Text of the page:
12 years later, the Americanised Nora (Greta Lee) is fulfilling her dream of being a writer in New York City. On a whim, she looks up Jung Hae Sung (Teo Yoo) on Facebook, only to discover that a few months earlier he put up a message trying to find her. He was unsuccessful, not least because he was searching for her as Na Young. Nevertheless, they make contact and, for maybe a few months, see much of each other virtually thanks to the linking of distant continents in different time zones via internet video chat.
Between them, there is at once a connection and a separation. He is a conservative Korean man, while she has embraced the culture of the New World and artistic growth and freedom. There is still a connection, but it’s not the same one they had as kids. For her, the person she was back then no longer exists.
They lose touch and at some point time during the next 12 years, she meets, falls for and marries fellow writer Arthur Zaturansky (John Magaro). Then, out of the blue, Hae Sung gets in touch and comes to visit her in New York. In terms of the weather, he picks about the worst time he could since the city is shrouded in constant, torrential rain, at least for his first few days there, which he watches passively from his hotel window. With Nora transparently explaining the visit of her old friend to her husband, who immediately and accurately reads it as, “he’s still in love with you”, the couple welcome Hae Sung with open arms, which is to say Nora and Hae Sung spend time together. Eventually, when Hae Sung visits their apartment, and the three go out for an evening together, the sense of the two men being from two separate worlds shifts sharply into focus.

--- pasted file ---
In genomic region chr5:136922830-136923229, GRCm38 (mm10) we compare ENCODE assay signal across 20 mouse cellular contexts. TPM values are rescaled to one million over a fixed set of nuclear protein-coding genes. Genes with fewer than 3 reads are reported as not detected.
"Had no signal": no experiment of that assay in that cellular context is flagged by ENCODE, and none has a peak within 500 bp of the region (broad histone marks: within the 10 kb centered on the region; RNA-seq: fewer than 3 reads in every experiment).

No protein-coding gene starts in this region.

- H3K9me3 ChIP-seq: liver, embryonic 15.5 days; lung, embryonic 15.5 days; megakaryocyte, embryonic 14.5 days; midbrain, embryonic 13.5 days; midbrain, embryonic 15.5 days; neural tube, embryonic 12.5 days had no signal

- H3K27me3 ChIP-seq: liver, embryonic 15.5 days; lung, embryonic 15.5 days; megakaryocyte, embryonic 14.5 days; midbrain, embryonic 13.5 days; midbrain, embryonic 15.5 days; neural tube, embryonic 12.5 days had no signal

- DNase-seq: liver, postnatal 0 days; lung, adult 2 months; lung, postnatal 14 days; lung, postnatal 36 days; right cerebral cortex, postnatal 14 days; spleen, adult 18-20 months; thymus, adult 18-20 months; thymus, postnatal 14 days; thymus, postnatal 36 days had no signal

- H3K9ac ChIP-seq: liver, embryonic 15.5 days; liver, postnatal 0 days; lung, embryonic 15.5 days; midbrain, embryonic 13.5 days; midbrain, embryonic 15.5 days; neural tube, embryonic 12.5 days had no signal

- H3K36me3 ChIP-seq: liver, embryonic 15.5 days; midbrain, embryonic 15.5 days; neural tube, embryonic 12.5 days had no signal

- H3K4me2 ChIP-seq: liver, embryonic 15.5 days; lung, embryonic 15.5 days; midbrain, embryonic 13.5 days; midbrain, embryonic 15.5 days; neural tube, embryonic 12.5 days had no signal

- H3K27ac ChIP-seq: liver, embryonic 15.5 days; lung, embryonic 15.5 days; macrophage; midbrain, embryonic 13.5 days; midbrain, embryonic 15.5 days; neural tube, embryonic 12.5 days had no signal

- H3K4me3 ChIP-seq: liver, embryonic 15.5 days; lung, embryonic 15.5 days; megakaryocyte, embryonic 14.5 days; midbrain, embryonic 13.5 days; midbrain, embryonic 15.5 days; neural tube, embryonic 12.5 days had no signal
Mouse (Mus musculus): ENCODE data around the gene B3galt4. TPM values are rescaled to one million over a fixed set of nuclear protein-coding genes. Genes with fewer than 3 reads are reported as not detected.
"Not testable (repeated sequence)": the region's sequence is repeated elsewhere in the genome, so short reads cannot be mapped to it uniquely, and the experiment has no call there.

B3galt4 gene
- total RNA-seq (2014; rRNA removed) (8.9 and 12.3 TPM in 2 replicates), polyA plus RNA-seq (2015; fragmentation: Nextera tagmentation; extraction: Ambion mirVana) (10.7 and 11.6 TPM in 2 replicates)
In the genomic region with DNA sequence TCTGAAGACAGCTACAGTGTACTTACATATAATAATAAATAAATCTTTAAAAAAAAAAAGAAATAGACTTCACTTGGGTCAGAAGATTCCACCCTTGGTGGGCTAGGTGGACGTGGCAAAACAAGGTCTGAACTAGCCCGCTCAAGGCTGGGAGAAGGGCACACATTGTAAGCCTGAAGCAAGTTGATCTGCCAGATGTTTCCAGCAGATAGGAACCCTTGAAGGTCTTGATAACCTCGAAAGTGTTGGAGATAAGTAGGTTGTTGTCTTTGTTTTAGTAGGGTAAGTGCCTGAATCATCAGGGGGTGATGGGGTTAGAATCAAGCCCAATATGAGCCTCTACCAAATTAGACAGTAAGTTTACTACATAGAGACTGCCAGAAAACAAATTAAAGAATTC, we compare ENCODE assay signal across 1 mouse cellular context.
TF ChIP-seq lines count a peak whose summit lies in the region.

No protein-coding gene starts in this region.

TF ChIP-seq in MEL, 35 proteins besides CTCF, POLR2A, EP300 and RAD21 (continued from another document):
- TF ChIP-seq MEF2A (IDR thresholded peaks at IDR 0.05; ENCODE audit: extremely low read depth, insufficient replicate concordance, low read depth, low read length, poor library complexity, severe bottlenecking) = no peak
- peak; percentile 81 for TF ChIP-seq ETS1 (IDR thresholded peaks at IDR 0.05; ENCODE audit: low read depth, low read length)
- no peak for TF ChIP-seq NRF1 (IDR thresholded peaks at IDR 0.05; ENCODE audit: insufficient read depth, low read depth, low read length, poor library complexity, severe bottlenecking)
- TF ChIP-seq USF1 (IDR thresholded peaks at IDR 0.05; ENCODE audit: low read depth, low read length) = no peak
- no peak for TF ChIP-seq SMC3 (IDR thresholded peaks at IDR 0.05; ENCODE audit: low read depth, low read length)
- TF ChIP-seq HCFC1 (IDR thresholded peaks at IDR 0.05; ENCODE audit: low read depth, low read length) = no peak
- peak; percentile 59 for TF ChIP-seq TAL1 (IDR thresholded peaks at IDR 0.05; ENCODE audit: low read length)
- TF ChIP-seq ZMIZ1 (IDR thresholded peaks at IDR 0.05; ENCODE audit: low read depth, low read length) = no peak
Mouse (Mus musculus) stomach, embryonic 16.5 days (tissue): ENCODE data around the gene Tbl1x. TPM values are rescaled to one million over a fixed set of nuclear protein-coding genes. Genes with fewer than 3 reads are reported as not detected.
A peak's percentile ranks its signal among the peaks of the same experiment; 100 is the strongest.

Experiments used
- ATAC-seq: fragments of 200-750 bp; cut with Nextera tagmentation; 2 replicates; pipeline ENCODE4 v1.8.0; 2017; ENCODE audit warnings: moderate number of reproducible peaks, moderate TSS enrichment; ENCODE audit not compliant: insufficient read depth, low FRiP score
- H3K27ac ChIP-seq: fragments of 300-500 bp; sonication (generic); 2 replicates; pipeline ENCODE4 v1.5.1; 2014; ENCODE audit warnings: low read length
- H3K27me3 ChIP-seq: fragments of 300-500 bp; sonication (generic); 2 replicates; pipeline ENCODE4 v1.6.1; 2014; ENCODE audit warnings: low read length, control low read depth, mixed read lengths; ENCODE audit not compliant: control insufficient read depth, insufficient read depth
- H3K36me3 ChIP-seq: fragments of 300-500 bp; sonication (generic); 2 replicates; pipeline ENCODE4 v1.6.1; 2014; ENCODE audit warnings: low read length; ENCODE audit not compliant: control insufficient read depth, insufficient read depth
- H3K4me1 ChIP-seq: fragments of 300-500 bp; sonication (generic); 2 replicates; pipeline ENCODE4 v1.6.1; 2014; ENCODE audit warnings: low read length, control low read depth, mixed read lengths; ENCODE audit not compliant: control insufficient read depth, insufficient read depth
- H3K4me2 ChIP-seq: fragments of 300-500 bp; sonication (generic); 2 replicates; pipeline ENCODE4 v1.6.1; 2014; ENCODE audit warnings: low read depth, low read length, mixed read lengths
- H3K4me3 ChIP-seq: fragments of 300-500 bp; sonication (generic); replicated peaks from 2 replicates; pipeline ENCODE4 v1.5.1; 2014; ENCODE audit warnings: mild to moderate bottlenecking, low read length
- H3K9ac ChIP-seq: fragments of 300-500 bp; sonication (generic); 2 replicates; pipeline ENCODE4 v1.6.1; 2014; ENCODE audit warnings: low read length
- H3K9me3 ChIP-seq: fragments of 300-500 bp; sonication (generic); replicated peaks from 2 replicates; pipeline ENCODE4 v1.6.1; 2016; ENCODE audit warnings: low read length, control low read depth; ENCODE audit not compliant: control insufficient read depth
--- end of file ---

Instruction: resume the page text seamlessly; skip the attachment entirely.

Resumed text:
Magaro’s role is a thankless one for an actor, his character being very much on the fringes of what the film is about. Yoo fares rather better, with a great deal more time on the screen, yet he’s most definitely a Korean character in a Korean-American movie. We see parts of his Korean life – doing national service, drinking soju in a bar with male friends – but he never feels like the film’s main event: this is very much Nora’s story of transitioning from the one culture to the other.